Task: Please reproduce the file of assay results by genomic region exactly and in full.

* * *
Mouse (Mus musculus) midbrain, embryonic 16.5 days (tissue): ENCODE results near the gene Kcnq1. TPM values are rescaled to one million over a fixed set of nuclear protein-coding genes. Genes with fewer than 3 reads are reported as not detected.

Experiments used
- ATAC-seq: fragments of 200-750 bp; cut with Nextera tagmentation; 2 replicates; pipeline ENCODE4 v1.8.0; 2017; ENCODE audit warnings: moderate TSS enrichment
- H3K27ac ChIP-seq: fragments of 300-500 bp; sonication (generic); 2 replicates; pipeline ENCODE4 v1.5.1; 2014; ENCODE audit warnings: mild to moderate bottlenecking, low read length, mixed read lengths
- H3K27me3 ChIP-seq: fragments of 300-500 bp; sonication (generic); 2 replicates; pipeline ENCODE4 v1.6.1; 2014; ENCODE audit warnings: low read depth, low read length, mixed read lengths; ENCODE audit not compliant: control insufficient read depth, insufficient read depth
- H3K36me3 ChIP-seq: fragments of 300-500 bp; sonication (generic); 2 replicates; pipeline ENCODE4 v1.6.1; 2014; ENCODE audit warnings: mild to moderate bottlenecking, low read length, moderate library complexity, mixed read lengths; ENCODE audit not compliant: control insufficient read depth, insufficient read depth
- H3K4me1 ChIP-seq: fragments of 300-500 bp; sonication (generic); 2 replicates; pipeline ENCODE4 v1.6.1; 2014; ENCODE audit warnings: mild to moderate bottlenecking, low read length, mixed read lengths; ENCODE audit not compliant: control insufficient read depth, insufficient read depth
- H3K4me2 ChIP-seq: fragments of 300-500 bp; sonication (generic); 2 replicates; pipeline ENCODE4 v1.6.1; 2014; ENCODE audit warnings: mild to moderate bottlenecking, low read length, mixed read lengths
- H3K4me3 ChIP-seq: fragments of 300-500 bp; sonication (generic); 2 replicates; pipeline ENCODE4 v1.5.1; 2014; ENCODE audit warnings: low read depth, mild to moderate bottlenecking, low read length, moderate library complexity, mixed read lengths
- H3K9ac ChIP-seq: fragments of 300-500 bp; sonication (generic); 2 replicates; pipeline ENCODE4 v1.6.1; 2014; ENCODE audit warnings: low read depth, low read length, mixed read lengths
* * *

Mouse (Mus musculus) midbrain, embryonic 16.5 days (tissue): ENCODE results near the gene Kcnq1. TPM values are rescaled to one million over a fixed set of nuclear protein-coding genes. Genes with fewer than 3 reads are reported as not detected.

Experiments used
- ATAC-seq: fragments of 200-750 bp; cut with Nextera tagmentation; 2 replicates; pipeline ENCODE4 v1.8.0; 2017; ENCODE audit warnings: moderate TSS enrichment
- H3K27ac ChIP-seq: fragments of 300-500 bp; sonication (generic); 2 replicates; pipeline ENCODE4 v1.5.1; 2014; ENCODE audit warnings: mild to moderate bottlenecking, low read length, mixed read lengths
- H3K27me3 ChIP-seq: fragments of 300-500 bp; sonication (generic); 2 replicates; pipeline ENCODE4 v1.6.1; 2014; ENCODE audit warnings: low read depth, low read length, mixed read lengths; ENCODE audit not compliant: control insufficient read depth, insufficient read depth
- H3K36me3 ChIP-seq: fragments of 300-500 bp; sonication (generic); 2 replicates; pipeline ENCODE4 v1.6.1; 2014; ENCODE audit warnings: mild to moderate bottlenecking, low read length, moderate library complexity, mixed read lengths; ENCODE audit not compliant: control insufficient read depth, insufficient read depth
- H3K4me1 ChIP-seq: fragments of 300-500 bp; sonication (generic); 2 replicates; pipeline ENCODE4 v1.6.1; 2014; ENCODE audit warnings: mild to moderate bottlenecking, low read length, mixed read lengths; ENCODE audit not compliant: control insufficient read depth, insufficient read depth
- H3K4me2 ChIP-seq: fragments of 300-500 bp; sonication (generic); 2 replicates; pipeline ENCODE4 v1.6.1; 2014; ENCODE audit warnings: mild to moderate bottlenecking, low read length, mixed read lengths
- H3K4me3 ChIP-seq: fragments of 300-500 bp; sonication (generic); 2 replicates; pipeline ENCODE4 v1.5.1; 2014; ENCODE audit warnings: low read depth, mild to moderate bottlenecking, low read length, moderate library complexity, mixed read lengths
- H3K9ac ChIP-seq: fragments of 300-500 bp; sonication (generic); 2 replicates; pipeline ENCODE4 v1.6.1; 2014; ENCODE audit warnings: low read depth, low read length, mixed read lengths